Nick Drake’s title track from his album Pink Moon gets all the attention and all the high profile covers, as it should. I’m not going to complain about this or argue whether the album’s opening track merits the praise because it is without a doubt a seminal fucking masterpiece. If you’re like me, you track back right around the final guitar strum of “Moon,” but I’m going to ask you to not do that today because I want you to listen a song that is often overlooked, “Place To Be.”
“Place” takes second billing to Pink Moon, as the successive track on Drake’s 1972 album. It’s the number two track. It must be tough to follow one of the best songs ever written, but, dammit, “Place To Be” does so admirably. In fact, tracks one, two and three off the album are an absolute triumph!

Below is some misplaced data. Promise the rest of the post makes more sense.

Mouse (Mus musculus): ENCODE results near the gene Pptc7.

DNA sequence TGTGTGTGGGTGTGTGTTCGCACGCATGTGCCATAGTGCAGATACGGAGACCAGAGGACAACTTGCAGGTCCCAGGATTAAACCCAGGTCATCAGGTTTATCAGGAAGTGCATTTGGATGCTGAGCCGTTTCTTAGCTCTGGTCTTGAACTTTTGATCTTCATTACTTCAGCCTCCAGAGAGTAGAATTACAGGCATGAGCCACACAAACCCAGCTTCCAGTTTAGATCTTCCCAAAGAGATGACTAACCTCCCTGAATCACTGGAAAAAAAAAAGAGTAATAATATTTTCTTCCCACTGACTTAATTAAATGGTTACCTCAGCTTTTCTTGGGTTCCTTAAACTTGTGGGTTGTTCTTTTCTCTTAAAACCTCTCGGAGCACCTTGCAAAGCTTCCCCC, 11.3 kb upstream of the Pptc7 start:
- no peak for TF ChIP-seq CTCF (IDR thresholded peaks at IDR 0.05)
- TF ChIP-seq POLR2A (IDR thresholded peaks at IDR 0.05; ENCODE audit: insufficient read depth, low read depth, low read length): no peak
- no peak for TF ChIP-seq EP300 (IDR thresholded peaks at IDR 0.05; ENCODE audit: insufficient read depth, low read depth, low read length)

“Place” is this perfect winding down to the sheer energy that ‘Pink Moon’ gives off with that piano. In some ways, it feels like a more honest song, giving off a sense of paring down, and stripping back. Just a guitar and Drake’s voice admitting that age brings wisdom at the expense of vitality. It’ll break your damn heart, but you’ll want to hear it over and over and over because it’s brief. I’d say that is its only shortcoming; it’s over too quickly.
Really, I should be calling out track three on the album, “Road,” given its subject matter. You could argue, though, that “Place To Be” is referring to your car. That the driver’s seat is the place to be — the setting you sink into before going on one of those drives. On a nice night, “Pink Moon,” “Place To Be,” and “Road” set up the kind of drive you’ll remember.